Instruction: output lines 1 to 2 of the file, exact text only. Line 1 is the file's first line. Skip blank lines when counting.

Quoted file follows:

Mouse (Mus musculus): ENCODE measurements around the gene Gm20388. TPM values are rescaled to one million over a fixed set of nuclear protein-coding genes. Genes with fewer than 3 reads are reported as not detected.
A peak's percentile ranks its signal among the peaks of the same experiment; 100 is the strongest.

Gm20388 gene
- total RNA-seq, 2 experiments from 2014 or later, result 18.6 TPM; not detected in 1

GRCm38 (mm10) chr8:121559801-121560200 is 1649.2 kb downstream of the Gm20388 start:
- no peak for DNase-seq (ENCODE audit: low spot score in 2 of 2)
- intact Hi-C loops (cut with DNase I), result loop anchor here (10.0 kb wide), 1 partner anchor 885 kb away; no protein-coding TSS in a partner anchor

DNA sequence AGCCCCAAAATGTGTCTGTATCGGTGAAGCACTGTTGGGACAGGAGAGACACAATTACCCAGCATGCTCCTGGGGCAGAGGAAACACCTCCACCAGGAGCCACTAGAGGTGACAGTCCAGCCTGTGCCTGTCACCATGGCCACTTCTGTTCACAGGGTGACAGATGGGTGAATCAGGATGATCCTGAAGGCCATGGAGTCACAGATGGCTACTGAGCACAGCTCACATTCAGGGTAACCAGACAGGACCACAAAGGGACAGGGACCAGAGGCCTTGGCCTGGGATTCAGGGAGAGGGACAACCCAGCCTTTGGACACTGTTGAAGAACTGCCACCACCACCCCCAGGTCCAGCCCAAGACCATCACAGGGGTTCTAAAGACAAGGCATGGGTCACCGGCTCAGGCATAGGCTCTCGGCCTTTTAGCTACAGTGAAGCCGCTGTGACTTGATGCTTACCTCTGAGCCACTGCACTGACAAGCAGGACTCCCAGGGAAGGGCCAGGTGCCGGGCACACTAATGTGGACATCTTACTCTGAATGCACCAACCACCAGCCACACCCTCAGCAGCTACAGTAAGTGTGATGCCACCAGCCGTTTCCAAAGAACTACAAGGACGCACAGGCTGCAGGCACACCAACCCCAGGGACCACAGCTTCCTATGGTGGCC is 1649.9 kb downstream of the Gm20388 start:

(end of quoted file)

Mouse (Mus musculus): ENCODE measurements around the gene Gm20388. TPM values are rescaled to one million over a fixed set of nuclear protein-coding genes. Genes with fewer than 3 reads are reported as not detected.
A peak's percentile ranks its signal among the peaks of the same experiment; 100 is the strongest.